- Worst ball (reverse): If a field has a ton of skilled golfers a reverse scramble might be in effect. This is where the worst ball – not the best ball – is chosen and played from that spot. This format also requires a lot of integrity as the group must consistently play the worst ball during the round.
- Ambrose: In an Ambrose scramble a team handicap allowance is used. For example, if a team has a handicap of 5 and the team birdies one of the top five handicap holes, they’ll get a stroke taken off to make it an eagle. Net scoring and using player’s handicap isn’t common in most scrambles as they’re made to help players of all abilities shoot lower scores.
- Las Vegas: In this scramble (also known as Mexican scramble) a die is used to determine who will take the shot. Players are numbered 1-4 and roll to see who will play the shot.
- Shamble: A shamble is a hybrid tournament that is part scramble, part best ball. Each player tees off like a normal scramble format but things change after the tee shots. Once the best tee shot is selected every golfer plays thier own ball the rest of the hole. The best score is then selected. To learn more about golf shambles click here.
As you can tell, there are tons of ways to make scrambles more exciting than ever.
Texas Scramble Strategy
Now that you know more about the rules of a Texas scramble, let’s review a few strategies to help your team out.
First, make sure to read the rules and check for the minimum number of tee shots for each player. Then, as you go through the round make sure to notate on the scorecard whose tee shot was used on every hole to avoid any confusion.
The biggest thing to remember when playing Texas scramble is to use the less skilled golfers’ drives sooner rather than later.
Because the later you wait to use them, the more likely they’ll let nerves get the best of them and make it harder to hit a good shot on the last few holes. This could lead to settling for an okay (or even bad drive) just to fill the quota.
Depending on the type of Texas scramble format, you might also need to consider whose drive to take if it’s a Florida scramble. In this format the person whose drive is used can’t hit the next shot (or sometimes hit the rest of the hole) which can make it hard to score.
On the remaining shots around the green and on the green, it’s best to let the skilled players go last. This way they can play golf after learning from their teammates on chips and putts. This will give them the best chance of hitting a great shot or holing an unlikely putt.
FAQs About Golf Formats
Do you have more questions about different types of golf tournaments and formats? If so, keep reading the most frequently asked questions and answers now.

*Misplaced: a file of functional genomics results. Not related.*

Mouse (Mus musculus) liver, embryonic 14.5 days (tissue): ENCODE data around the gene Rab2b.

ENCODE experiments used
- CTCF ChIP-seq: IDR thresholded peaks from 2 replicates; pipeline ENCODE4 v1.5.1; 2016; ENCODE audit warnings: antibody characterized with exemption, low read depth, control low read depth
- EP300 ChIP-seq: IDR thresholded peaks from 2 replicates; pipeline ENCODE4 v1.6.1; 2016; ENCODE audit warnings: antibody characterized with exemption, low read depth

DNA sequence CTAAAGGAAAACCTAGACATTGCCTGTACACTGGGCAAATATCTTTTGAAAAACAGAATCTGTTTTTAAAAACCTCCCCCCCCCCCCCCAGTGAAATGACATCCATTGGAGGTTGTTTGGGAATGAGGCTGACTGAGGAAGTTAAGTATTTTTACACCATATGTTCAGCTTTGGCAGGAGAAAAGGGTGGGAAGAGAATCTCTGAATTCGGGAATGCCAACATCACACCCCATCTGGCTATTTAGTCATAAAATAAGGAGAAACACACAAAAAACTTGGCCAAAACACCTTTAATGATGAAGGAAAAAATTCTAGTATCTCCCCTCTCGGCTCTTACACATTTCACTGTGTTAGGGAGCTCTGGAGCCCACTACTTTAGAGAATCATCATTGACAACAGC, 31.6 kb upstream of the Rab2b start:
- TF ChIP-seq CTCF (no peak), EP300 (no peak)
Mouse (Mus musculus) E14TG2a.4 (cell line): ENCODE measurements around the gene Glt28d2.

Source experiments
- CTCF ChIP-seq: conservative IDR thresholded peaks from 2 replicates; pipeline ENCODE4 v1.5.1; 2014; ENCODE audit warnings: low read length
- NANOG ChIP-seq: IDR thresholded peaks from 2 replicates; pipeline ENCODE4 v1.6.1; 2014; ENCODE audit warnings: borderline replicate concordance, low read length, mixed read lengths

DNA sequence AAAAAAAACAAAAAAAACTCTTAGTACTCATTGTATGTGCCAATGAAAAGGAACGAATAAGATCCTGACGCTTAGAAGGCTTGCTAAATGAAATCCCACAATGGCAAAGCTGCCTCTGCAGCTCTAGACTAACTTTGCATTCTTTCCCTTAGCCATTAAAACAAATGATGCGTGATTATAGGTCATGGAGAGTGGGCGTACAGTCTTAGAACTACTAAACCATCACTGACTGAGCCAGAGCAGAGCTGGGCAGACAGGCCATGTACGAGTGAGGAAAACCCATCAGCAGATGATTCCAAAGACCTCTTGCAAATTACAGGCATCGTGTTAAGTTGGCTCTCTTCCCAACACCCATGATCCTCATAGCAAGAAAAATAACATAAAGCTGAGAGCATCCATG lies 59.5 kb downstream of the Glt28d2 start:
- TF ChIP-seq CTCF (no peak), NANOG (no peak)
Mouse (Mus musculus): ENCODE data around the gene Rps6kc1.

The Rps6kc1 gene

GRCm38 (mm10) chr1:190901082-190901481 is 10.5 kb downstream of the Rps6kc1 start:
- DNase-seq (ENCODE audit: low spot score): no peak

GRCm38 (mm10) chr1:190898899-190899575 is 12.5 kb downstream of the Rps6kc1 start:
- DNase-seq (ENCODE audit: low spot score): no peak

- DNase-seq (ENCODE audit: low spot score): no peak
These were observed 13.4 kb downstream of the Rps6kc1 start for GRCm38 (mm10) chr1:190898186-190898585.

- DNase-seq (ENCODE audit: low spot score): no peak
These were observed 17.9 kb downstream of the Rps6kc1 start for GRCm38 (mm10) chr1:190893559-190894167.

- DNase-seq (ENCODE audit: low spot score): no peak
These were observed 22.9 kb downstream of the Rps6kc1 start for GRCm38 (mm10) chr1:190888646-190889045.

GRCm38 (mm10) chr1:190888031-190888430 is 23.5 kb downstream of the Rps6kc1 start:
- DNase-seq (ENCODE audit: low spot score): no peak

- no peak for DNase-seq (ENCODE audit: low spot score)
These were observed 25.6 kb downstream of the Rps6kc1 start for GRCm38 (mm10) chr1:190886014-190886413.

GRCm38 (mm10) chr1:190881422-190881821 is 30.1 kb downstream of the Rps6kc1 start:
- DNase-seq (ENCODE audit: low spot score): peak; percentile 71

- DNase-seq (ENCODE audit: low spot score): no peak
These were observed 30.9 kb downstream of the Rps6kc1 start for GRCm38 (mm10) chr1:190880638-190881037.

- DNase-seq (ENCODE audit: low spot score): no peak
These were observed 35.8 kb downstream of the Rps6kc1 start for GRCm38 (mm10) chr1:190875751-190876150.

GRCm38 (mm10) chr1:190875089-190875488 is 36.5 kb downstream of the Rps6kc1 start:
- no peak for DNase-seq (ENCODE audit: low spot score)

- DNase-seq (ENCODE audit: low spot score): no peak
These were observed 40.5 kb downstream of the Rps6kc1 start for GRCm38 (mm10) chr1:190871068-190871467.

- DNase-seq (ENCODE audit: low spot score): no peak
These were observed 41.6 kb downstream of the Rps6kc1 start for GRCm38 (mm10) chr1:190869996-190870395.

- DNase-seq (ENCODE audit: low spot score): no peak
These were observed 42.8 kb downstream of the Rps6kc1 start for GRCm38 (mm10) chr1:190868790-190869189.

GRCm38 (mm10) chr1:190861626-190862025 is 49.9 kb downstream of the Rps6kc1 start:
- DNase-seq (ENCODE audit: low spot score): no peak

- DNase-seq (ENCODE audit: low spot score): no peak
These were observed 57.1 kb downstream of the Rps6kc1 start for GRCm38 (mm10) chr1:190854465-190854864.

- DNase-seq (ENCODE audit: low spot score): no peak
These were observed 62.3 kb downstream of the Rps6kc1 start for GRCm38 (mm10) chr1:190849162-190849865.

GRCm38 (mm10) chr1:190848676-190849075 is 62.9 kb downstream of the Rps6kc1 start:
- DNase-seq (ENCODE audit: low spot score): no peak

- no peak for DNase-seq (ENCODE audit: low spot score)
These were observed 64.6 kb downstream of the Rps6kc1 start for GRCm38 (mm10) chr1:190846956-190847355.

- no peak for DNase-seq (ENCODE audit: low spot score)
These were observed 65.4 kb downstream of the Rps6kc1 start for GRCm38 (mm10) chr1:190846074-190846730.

How is Texas scramble played?
A Texas scramble is played the same as a traditional scramble except there is a minimum number of tee shots for each team member. This makes it more challenging and requires more strategy to ensure that every player hits their quota during the round.
Like a normal scramble, the lowest round wins the tournament – which is typically very low scores.
What is the difference between a Texas Scramble and regular scramble?
The main difference with a Texas scramble is the number of required tee shots for each player. Unlike a normal golf scramble where there is no minimum amount of drives that each player must hit.
Is a Texas Scramble the same as best ball?
No, a Texas scramble is like a normal scramble but requires a certain amount of drives for each player. A best ball tournament (also known as a 4-ball) is an individual scoring event where the best score is selected among the team. To learn more about best ball tournaments versus scrambles click here.
How many tee shots in a Texas scramble?
It depends on the number of players on each team. If it’s a 3-man team it’s usually four tee shots per person. If it’s a 4-man team, it’s typically three tee shots per person.
Why is it called a Texas Scramble?
Texas scrambles became popular in Texas in the 1950s and kept their name ever since.
Scrambles are a ton of fun and something I recommend for all types of golfers.
Whether you’re a scratch golfer or relatively new to the game and just getting started, it’s a great format. There’s no doubt that a Texas scramble makes things a lot more interesting – especially for the highest handicap in the group.
With Texas scrambles it’s important to make sure that the less skilled golfers tee shots are used sooner rather than later. This way player C or player D isn’t dependent on hitting the final tee shots during the round.
Final Thoughts on Texas Scramble Events
A Texas scramble is a small spin on a normal scramble – making each golfer have a set number of tee shots during the round. Otherwise, not much changes with the official rules unless there is a variation as mentioned above.
Generally speaking, it’s a good strategy to let the weaker players hit the first shot off the tee. Or, the most accurate player if it’s a tight driving hole so other golfers can play more aggressively once a ball is in the fairway.
Save the last few shots for the lowest handicap team members who can learn from the other golfers.
Just like any scramble, the team with the lowest score wins. Now it’s time to get your Texas scramble team together and find a tournament near you.
What’s your favorite team game in golf?
Let us know in the comments below.